Carl Cohen was born in Cleveland, Ohio February 15, 1913, and spent his adult years working in the gaming industry, first finding employment at the Thomas Club as a dealer. Cohen saw the Cleveland Syndicate’s casinos as a fine job and was both a dice dealer and later a pit boss. He also worked as a bookie’s agent, taking wagers outside of the casinos and delivering cash to offices owned by Moe Dalitz and Morris Kleinman.
After the syndicate and the Mayfield Road Gang combined efforts in the late 1930s, they cooperated with political and police corruption but maintained their income-producing enterprises. As the animosity between the Dalitz group, Alfred Polizzi, and Thomas McGinty intensified, Cohen was advised to take his efforts to Las Vegas. He moved his wife and sons there in 1941.
Like other pit bosses from Steubenville and Cleveland, Ohio, Cohen carried an air of reliability Las Vegas casino managers demanded. He was hired at the El Rancho Vegas, where he became the casino manager when the Mob moved Wilbur Clark from the downtown Turf Club to front the Strip casino.
Working at the El Rancho
Cohen was commanding but respectful, keeping the employees in line and the patrons happy. He earned a reasonable salary and later received five points in the small casino (four table games and 70 slot machines) when Thomas Hull sold the property to Joe Drown in 1943.
The resort changed hands regularly (Drown, then Wilbur Clark, then Drown again, then Sanford Adler) until stability resumed when the property was leased to Jake Katleman.
After Jake was killed in an auto accident, his nephew ran the property and expanded the facilities in 1951. Carl Cohen was now an admired and respected casino manager, but he and Beldon disagreed over gaming and comp decisions.
Because the casino provided most of the resort’s income, Cohen treated his big players and celebrities like gold. And rightly so.
One summer evening in 1955, millionaire Howard Hughes was seated at a gaming table but wasn’t playing. When Katleman saw the disheveled man in jeans and tennis shoes, no socks, he came unglued. Waving Cohen over to speak with him like he was a flunky, Katleman demanded that he throw “that bum” out. Cohen refused.
When Katleman screamed at Cohen and shoved him toward the blackjack table, Cohen turned back with a short punch to his face, decking the owner. The argument was heated enough to draw the attention of several dealers and pit bosses, so when Cohen told him to “Run this fucking joint by yourself if you’re so smart” and headed towards his office to pack his things, four dealers dropped their decks and walked off the job.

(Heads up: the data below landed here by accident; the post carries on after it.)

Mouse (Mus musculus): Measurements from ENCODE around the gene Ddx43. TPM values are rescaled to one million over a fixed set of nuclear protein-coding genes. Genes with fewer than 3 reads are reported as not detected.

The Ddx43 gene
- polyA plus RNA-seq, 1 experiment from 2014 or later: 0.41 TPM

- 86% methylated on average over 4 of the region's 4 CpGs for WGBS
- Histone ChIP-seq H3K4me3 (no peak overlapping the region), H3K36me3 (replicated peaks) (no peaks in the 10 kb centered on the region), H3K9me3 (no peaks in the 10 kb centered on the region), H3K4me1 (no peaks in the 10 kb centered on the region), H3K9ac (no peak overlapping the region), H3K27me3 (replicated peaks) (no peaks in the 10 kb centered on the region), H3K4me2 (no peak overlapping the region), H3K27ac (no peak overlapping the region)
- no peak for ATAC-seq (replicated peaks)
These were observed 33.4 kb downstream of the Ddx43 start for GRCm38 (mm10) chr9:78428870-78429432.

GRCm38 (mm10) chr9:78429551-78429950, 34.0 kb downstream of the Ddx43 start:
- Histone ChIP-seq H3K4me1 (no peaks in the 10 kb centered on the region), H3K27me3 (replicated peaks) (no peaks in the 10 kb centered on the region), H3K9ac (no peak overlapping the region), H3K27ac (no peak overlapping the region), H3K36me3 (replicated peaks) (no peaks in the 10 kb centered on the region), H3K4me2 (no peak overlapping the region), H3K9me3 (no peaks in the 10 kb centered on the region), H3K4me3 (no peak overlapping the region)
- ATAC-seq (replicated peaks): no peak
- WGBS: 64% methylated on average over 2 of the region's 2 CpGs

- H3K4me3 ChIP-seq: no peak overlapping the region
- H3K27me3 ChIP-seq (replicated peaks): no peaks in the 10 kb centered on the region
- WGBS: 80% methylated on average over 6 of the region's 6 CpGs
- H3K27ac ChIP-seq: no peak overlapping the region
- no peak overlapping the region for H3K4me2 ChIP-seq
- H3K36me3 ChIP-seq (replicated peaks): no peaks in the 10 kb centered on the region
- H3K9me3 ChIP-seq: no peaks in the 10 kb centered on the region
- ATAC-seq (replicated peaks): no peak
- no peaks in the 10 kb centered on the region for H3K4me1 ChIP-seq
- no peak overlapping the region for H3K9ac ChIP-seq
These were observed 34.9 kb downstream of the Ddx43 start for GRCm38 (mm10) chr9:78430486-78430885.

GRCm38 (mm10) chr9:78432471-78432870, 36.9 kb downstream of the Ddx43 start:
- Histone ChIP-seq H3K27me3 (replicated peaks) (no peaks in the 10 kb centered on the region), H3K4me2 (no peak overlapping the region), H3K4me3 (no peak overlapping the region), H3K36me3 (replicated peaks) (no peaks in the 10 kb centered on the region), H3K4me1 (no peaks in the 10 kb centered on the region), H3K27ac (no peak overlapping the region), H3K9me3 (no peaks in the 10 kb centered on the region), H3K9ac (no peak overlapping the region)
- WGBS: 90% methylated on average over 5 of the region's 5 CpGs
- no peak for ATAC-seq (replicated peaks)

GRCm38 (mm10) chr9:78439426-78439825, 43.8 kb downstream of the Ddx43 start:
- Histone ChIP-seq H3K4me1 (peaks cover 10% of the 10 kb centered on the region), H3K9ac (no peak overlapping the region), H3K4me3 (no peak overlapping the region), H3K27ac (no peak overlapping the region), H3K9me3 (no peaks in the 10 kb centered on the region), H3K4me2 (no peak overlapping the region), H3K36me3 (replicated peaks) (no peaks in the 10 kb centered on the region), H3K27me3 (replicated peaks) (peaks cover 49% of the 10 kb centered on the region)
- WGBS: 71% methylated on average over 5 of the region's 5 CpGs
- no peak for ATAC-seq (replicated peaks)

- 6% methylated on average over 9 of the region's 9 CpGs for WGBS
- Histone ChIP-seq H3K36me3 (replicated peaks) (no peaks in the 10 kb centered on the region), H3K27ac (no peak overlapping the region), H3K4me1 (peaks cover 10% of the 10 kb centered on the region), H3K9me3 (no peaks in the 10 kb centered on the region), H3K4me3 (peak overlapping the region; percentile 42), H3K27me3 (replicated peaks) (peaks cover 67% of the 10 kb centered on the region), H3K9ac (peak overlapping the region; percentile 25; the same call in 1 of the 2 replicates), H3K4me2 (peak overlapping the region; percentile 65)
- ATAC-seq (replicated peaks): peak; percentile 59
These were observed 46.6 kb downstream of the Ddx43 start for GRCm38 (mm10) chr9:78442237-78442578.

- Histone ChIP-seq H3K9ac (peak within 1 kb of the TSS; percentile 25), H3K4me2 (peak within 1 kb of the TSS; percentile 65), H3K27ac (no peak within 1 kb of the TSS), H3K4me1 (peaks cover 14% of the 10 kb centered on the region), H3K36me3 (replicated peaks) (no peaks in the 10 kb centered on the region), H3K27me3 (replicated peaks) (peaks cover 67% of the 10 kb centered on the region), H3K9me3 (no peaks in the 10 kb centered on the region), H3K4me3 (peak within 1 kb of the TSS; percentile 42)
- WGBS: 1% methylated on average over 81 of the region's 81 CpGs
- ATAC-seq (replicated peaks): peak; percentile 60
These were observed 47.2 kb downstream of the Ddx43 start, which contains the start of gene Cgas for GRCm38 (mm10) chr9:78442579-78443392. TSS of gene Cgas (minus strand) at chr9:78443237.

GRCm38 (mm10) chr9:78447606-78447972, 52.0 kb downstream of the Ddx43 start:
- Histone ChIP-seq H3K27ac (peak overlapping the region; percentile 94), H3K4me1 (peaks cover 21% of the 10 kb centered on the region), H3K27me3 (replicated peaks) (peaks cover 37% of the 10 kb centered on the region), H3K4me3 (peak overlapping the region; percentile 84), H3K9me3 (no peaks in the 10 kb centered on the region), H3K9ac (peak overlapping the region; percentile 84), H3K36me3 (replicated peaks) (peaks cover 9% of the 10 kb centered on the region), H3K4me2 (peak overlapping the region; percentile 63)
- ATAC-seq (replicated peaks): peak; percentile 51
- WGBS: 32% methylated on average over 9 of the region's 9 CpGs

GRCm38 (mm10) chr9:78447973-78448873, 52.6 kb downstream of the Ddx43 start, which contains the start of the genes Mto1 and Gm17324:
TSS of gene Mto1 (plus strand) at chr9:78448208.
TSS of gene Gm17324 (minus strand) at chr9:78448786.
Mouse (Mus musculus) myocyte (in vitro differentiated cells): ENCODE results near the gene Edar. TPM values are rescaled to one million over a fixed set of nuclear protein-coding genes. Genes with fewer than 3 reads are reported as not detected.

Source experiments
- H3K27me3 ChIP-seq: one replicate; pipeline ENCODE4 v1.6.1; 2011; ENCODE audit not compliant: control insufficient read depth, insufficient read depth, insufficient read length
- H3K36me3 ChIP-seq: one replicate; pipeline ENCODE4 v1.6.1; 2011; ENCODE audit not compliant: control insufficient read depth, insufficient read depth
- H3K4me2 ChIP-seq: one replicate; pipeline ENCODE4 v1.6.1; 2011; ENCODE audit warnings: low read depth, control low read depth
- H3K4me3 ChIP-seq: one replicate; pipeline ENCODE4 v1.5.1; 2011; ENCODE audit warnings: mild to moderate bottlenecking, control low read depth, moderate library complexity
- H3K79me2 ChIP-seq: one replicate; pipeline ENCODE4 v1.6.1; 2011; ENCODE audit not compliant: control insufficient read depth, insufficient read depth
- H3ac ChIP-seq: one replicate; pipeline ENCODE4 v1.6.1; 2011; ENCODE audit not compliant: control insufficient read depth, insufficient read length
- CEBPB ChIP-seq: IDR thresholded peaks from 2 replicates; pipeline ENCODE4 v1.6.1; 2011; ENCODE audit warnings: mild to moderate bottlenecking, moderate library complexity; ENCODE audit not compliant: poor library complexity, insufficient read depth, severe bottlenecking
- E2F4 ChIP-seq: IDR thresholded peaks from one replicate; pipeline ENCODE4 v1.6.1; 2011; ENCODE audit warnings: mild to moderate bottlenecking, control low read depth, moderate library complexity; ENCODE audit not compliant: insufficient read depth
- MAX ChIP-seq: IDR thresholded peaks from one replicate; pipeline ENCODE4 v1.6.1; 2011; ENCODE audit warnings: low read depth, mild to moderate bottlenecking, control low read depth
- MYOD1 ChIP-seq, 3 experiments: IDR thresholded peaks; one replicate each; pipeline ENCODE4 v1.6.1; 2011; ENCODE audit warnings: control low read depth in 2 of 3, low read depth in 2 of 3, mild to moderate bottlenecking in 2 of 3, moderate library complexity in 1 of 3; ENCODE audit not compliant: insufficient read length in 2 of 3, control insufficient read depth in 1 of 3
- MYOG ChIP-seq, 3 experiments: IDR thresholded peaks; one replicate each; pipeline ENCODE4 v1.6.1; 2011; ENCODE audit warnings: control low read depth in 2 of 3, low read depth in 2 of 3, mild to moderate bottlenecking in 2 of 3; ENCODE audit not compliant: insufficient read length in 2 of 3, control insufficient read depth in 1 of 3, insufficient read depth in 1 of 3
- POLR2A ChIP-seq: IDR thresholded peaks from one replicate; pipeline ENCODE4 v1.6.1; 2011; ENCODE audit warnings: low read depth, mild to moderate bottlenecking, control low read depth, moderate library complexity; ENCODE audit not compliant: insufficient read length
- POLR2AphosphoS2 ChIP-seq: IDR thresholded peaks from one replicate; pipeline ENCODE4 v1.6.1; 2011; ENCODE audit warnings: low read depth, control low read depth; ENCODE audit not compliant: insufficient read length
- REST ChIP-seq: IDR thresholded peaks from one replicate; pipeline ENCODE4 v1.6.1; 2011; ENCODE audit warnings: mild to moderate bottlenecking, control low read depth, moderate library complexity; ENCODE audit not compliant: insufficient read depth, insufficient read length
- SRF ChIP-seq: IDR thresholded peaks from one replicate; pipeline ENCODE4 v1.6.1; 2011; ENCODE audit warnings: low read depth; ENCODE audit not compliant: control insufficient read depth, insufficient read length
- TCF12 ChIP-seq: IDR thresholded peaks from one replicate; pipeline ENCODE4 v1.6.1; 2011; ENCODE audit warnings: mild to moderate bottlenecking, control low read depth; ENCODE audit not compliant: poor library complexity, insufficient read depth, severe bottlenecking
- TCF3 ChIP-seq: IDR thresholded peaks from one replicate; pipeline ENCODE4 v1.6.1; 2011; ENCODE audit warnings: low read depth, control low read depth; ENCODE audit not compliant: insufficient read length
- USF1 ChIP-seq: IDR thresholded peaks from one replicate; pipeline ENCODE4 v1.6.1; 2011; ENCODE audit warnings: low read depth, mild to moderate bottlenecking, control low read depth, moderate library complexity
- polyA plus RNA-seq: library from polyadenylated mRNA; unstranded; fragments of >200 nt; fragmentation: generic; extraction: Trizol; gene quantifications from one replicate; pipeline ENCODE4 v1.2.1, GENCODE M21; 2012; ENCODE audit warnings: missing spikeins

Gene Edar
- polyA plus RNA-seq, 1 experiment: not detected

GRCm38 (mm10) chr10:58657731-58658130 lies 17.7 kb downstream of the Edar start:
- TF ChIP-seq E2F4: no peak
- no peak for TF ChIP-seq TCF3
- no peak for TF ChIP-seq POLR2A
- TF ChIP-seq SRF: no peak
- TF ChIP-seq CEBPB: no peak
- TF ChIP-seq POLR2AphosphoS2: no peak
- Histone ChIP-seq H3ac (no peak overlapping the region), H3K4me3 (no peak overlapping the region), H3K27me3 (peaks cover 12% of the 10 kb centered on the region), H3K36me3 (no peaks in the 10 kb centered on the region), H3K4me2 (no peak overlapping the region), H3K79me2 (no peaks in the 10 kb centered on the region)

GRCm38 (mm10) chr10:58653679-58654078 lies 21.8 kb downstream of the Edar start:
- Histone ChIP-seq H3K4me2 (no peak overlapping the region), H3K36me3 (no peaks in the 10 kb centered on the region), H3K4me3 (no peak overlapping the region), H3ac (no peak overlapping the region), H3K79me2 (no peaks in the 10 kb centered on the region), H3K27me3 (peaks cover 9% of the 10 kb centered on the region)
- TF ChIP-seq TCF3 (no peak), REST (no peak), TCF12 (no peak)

And Along Came the Sands Casino
News traveled fast in Vegas, and it wasn’t but a few hours before Sands casino owner Jake Freedman reached Cohen and offered him a job. Cohen took the meeting, agreed on a salary, got five points, and brought with him the dealers that had walked out in his defense.
That one incident could have made Cohen a legend. Still, he managed to top it by punching Frank Sinatra in the face after he followed the Sands casino manager to a restaurant and demanded more credit at the gaming tables.
Sinatra had previously been denied, turned over a blackjack table, and tried to flip the restaurant table over. Still, it landed against a chair, spilling Cohen’s breakfast and a pot of coffee. Cohen wasn’t happy, so he knocked the caps off Frank’s two front teeth with a quick punch to his mouth.
In the late 1950s, Cohen introduced high-stakes baccarat to the Sand’s clientele and offered a high-stakes room for the best players, a perk now standard in Strip casinos.
The Sands, like the Flamingo before it, was built on sprawling grounds with many separate buildings. And like most Sands executives, the Cohens lived on the property with pleasant surroundings and a private pool. Unfortunately, after the Kefauver hearings on organized crime, the FBI continued to surveil suspects in Las Vegas, including the Cohens.
As early as 1944, they had wiretaps in Bugsy Siegel’s offices at the Las Vegas Club and then his hotel room at the El Rancho – and they continued their illegal surveillance into the 1960s. In 1963, the Justice Department received FBI wiretap transcripts from 25 Las Vegas casino executives, including the Cohen residence. The transcripts embarrassed Fran Cohen, Carl’s wife, and their sons, Steve and Alan, but they proved nothing suspicious.
Cohen moved to operations manager at the Sands the year afterward, then senior vice president, and became the senior vice president of MGM Grand in 1973. His efforts and reputation in Las Vegas and the casino industry were stellar, and his innovations in providing high-roller amenities are now a Vegas staple.
He passed away on December 26, 1986, in Las Vegas.
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